New study finds losing family more important than money when it comes to problem gambling messages
Advertising messages outlining social consequences of problem gambling tend to be more effective than those that show the loss of material possessions or money, says a new report from the University of Melbourne.
The research, conducted by PhD Student Davide Orazi, Dr Jill Lei and Associate Professor Liliana Bove from the Faculty of Business and Economics, reveals actionable insights for the design of responsible gambling communications and policy.
Dr Lei said that gambling awareness campaigns may be ineffective for problem gamblers if they focus on the loss of money or material possessions.
"Problem gamblers are familiar with the lose-win-lose gambling cycle and often lose and win money in the immediate gambling environment, so we see less response to these types of messages," said Dr Lei.
"We see more response when the losses are difficult or impossible to fix, for instance when the relationships with friends and family are threatened. Individuals are naturally averse to losses, but loss aversion is often activated only with the prospect of losing something relevant for the individual."
The report examined the responses of 260 problem and recreational gamblers to advertising messaging portraying material losses such as losing money and social outcomes such as losing family or friends.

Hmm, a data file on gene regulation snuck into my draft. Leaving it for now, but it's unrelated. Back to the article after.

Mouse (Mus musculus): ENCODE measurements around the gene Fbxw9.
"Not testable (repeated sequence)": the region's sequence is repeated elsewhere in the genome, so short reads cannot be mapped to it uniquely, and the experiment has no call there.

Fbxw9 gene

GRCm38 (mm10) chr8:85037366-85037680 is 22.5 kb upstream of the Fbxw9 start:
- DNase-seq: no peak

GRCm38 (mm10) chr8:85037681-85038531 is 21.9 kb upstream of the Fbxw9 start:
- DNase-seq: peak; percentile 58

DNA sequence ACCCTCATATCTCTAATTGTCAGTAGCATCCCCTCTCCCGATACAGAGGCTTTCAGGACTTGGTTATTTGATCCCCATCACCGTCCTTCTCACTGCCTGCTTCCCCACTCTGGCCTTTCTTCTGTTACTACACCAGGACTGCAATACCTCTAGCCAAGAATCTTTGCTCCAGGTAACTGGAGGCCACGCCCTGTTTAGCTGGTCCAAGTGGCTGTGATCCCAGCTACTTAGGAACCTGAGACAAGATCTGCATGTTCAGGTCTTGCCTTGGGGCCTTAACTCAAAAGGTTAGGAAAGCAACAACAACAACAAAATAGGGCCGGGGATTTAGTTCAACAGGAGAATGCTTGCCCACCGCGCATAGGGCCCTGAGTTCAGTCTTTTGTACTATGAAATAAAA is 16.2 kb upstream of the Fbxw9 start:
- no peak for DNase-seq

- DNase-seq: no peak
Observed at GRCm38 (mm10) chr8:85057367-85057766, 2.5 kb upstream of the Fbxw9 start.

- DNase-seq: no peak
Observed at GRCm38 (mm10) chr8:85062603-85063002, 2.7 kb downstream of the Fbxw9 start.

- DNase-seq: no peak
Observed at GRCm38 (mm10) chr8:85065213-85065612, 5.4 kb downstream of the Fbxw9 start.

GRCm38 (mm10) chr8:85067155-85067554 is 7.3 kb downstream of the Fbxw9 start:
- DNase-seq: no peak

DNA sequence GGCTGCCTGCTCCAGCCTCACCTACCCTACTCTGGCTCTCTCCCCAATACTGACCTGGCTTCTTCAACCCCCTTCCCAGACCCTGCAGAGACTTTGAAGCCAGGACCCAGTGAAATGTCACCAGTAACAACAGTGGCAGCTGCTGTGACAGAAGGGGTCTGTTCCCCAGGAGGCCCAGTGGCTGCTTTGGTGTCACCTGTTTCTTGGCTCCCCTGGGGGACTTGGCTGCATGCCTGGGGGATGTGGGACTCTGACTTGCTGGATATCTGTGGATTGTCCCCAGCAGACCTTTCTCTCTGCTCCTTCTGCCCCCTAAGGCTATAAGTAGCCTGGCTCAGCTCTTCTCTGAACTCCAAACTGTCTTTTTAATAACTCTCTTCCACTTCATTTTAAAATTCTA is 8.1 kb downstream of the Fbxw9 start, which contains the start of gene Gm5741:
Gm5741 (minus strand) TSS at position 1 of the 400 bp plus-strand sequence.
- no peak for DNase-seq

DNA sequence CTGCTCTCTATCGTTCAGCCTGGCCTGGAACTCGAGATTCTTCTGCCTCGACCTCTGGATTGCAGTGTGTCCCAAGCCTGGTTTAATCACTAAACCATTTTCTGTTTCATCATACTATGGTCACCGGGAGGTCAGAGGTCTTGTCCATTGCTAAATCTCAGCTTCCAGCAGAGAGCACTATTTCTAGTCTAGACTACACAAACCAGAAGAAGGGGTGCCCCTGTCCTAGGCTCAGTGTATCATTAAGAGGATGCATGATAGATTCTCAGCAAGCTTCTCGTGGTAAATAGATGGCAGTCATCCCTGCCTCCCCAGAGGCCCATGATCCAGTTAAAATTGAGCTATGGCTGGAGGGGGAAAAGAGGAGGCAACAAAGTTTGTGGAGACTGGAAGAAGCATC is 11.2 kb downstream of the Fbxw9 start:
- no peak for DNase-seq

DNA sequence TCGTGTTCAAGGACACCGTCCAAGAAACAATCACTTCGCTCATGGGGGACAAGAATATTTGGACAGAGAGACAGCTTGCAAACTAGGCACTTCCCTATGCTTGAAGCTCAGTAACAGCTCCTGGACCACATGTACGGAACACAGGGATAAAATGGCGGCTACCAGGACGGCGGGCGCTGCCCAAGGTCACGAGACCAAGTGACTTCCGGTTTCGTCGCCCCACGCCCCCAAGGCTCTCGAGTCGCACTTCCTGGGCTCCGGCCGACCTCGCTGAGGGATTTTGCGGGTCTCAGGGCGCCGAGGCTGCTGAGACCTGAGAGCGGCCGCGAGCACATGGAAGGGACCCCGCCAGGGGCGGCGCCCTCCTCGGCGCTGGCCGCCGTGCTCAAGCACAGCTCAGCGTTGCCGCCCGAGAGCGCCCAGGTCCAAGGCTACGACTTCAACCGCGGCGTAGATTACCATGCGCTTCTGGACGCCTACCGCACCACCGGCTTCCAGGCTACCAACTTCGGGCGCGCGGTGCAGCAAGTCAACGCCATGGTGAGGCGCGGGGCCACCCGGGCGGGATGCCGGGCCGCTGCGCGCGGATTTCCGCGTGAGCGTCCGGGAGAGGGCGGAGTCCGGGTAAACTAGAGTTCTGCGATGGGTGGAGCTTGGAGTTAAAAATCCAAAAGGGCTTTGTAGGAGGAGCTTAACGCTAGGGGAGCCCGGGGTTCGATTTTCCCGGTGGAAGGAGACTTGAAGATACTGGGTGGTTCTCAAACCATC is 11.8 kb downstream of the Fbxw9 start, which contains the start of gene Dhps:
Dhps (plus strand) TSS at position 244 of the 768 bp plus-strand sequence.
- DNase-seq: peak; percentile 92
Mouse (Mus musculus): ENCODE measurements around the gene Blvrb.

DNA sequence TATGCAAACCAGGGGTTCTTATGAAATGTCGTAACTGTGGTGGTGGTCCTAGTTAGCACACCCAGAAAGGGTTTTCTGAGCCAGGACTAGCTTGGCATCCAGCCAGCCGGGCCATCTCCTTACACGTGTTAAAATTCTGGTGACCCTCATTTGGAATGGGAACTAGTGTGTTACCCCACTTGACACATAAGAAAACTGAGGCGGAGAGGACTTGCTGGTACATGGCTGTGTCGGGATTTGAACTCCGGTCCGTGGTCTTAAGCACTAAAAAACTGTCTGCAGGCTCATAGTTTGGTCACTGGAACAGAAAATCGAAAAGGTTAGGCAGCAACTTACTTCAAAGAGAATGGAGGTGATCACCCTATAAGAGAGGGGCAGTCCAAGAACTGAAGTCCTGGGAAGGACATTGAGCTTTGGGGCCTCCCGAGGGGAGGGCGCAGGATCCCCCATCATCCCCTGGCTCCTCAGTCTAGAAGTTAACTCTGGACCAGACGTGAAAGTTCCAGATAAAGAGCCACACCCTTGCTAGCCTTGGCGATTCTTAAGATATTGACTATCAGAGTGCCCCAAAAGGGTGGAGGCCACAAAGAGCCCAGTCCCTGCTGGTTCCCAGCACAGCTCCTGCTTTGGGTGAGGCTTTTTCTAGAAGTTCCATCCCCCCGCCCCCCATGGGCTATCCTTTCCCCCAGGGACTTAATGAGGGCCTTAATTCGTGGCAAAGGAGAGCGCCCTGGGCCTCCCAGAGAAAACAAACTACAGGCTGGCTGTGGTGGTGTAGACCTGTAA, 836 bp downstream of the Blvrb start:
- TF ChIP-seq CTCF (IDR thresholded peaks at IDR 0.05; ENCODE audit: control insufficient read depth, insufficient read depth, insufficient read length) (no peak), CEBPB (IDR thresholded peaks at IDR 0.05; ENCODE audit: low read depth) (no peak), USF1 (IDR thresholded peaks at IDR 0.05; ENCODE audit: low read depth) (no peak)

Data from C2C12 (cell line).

The study also found that advertising messages were more successful when they outlined the threat of losing social bonds a consequence of gambling rather than when they promised to preserve social bonds through stopping gambling altogether.
"Alone, awareness campaigns are by no means sufficient to tackle problem gambling," said Associate Professor Bove. "But they are the main channel for reaching the broader gambling population and inviting more responsible gambling behaviour. For problem gamblers, they represent an invaluable contact point to promote support programs".
Problem gambling is associated to social behaviours such as violence, divorce, substantial debts, and other unhealthy behaviours such as smoking, binge drinking, and drug abuse.
- Statistics show that up to 500,000 Australians are at risk of becoming, or already are, problem gamblers
- The social cost to the community of problem gambling is estimated to be at least $4.7 billion a year.
- The actions of one problem gambler negatively impact the lives of between 5 and 10 others. Every year, up to 5 million Australians may be affected by problem gambling, including friends, family and employers of people with a gambling problem.